International Women's Day brunch cancelled due to backlash over 'family cooking' tutorial

A group of female architects signed an open letter in which they expressed their 'heartfelt disappointment' in the event

Sabrina Barr@fabsab5
Wednesday 06 March 2019 11:56
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International Women's Day: when and how did the annual event start?

A brunch organised for female architects in honour of International Women’s Day has been cancelled following backlash over the event’s “retrograde” focus on “family cooking”.​

The event, which was organised by the Royal Institute of British Architects (Riba), was due to take place at kitchen showroom Bulthaup in Mayfair on Friday 8 March.

The invitation outlined that in addition to being served a brunch spread, attendees would also watch a “useful presentation on how to prepare quick and healthy meals for a busy working family” by home economist Sarah Gardiner.

Led by architect Maria Westerståhl, more than 50 architects and academics signed an open letter addressed to Ben Derbyshire, president of Riba, explaining that the decision to put on an event for women centred around “kitchen design and family cooking” was an “astonishing misstep”.

“We would like to express our most heartfelt disappointment in the Riba endorsement of kitchens, family wellbeing and healthy eating as a general female prerogative and one that is of particular relevance to women’s professional advancement in architecture,” the letter, published in The Architects’ Journal, reads.

“These twin notions are pervasive in work places and wider society and continue to undermine women’s authority at work, their job security, pay and their mental and physical health.”

The letter continues, saying that the event is “damaging” to Riba’s members, which includes female and male architects that are raising a family.

In June 2018, it was revealed that women now make up a third of the architects at the UK’s largest architectural practises.

However, research conducted by the Design Museum in December 2018 found that just one in five designers in the UK are women, in fields including architecture, civil engineering, fashion and product design.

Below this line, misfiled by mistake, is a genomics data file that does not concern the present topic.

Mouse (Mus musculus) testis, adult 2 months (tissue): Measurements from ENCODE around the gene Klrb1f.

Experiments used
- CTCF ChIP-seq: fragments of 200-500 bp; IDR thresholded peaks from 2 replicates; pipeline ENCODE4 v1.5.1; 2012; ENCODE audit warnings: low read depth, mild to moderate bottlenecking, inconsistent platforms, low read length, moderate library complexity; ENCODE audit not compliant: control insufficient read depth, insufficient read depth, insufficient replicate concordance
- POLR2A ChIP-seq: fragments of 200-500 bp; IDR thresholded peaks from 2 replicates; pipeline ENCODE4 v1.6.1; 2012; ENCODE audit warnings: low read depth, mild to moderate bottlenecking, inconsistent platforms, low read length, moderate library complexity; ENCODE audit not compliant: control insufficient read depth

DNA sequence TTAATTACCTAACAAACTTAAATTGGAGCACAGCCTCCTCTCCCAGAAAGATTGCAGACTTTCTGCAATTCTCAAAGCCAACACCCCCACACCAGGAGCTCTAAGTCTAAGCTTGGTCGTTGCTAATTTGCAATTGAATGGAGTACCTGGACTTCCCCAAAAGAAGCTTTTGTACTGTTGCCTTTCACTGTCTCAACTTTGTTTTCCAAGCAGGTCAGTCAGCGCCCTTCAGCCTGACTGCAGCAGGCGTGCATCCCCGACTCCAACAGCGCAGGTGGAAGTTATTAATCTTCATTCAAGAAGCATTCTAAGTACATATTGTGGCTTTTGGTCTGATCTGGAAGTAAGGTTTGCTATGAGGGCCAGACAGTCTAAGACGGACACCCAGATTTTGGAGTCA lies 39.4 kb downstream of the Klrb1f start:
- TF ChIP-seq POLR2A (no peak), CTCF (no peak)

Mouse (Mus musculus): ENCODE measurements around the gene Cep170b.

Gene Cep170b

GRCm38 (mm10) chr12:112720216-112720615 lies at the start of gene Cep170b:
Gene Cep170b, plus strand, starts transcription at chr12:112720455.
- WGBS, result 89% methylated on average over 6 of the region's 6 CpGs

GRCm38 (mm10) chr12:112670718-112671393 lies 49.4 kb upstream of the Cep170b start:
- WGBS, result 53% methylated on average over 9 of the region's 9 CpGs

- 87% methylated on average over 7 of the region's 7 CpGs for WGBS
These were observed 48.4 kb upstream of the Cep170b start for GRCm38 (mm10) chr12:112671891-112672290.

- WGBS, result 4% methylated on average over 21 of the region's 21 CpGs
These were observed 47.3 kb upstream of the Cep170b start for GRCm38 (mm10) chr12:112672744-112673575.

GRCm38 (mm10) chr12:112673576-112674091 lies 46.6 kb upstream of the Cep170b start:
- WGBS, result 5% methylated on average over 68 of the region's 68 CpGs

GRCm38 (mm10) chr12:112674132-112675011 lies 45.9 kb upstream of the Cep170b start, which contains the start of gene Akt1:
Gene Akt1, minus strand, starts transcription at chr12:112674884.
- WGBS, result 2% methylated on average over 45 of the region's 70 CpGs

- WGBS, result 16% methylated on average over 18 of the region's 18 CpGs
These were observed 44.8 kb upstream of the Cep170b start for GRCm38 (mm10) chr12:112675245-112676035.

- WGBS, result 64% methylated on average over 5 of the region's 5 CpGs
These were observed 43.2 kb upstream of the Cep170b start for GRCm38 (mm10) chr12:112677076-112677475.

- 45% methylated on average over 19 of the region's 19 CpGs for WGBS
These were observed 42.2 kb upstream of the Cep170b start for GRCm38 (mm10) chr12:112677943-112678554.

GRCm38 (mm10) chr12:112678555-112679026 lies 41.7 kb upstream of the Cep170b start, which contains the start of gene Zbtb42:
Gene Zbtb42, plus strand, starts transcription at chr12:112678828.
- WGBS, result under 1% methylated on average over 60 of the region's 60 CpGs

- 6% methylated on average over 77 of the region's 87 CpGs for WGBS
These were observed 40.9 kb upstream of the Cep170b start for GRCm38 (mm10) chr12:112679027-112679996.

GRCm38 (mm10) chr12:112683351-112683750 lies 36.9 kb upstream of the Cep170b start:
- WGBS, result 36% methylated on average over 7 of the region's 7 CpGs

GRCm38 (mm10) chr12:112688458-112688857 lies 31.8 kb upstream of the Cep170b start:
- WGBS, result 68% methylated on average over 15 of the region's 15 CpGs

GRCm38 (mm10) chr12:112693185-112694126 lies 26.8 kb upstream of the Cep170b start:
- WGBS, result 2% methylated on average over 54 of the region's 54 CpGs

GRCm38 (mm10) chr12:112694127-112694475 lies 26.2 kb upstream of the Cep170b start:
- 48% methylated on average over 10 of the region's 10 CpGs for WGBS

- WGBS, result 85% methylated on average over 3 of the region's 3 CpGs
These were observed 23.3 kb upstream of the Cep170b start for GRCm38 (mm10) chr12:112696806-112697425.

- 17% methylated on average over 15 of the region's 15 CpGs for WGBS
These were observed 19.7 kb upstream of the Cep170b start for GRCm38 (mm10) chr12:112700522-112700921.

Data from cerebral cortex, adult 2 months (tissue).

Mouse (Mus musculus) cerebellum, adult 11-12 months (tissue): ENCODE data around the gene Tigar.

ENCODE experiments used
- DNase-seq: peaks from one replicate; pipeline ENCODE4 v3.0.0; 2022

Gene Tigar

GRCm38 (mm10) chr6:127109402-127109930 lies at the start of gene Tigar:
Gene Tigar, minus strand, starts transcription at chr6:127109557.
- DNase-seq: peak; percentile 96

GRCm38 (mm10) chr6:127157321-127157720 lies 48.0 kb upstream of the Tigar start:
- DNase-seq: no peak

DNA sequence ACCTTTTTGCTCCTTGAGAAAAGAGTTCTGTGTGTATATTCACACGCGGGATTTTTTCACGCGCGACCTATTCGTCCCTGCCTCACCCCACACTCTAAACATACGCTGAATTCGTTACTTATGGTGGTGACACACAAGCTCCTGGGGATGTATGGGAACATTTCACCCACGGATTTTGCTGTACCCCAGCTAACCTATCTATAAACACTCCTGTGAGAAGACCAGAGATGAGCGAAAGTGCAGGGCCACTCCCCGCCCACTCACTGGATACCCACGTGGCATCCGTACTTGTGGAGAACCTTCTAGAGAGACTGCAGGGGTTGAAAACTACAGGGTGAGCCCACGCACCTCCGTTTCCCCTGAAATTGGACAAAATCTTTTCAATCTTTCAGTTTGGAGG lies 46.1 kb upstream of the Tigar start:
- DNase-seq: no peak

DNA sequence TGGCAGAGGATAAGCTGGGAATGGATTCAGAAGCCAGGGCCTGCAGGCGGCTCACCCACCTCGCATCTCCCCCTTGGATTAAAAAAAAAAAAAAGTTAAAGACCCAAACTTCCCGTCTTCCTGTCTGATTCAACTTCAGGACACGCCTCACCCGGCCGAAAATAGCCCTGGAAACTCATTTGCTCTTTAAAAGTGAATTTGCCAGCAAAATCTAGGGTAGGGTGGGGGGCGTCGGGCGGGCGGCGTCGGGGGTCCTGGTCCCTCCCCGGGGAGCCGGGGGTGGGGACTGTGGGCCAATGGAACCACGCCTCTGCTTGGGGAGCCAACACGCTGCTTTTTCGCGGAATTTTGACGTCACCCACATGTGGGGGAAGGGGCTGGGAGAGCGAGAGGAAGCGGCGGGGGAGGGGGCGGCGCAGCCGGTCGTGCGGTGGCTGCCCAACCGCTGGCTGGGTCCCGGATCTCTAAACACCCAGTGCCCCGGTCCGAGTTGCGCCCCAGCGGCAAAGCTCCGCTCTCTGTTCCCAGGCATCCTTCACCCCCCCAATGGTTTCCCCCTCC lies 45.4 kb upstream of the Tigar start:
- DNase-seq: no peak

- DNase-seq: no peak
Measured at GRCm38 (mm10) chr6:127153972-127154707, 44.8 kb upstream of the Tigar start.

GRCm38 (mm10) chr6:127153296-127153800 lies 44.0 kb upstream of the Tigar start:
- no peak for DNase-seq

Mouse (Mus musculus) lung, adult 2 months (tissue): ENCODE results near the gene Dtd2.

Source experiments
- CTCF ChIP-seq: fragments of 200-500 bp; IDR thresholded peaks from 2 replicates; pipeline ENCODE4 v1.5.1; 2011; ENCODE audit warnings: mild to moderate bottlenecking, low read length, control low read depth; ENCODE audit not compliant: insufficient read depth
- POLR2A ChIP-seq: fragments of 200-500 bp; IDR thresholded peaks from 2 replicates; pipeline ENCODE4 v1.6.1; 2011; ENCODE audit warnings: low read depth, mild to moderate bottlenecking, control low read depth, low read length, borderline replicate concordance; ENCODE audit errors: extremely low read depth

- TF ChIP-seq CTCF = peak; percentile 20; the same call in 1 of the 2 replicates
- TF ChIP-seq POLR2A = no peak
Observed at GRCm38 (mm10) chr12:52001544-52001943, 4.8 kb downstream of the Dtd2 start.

In the open letter sent to Riba concerning the women’s brunch, it states that if the organisation was “serious” about the issue female architects face, it wouldn’t solely choose to focus on them on International Women’s Day.

Westerståhl tells The Independent that in her opinion, the architectural body needs to place greater emphasis on women's professional achievements, as opposed to solely "their role as jugglers of work and family".

"This is important because it often translates into a perception that women with families are more distracted from their work than their male counterparts and therefore not as eligible for jobs or promotions," Westerståhl explains.

Dr Harriet Harris, a reader in architectural education who signed the letter, tweeted about the controversy after it was announced that the brunch had been cancelled.

“Forget sucking eggs – this time we needed to break a few to get women out of architecture’s kitchen,” Dr Harris said.

“Many more women were involved in this letter: credit to all of you for the invisible work behind vital direct action.”

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In a statement sent to The Independent, a Riba spokesperson explained that the organisation is “committed to celebrating diversity and helping people to progress and flourish in the architecture profession”.

“The Riba London event came about from a long standing relationship our regional team has with a manufacturer, which includes the use of their showroom for catered networking events,” the spokesperson states.

“The organisers hadn’t fully appreciated the concerns that the event would raise before the invitations were sent. It has now been cancelled.”

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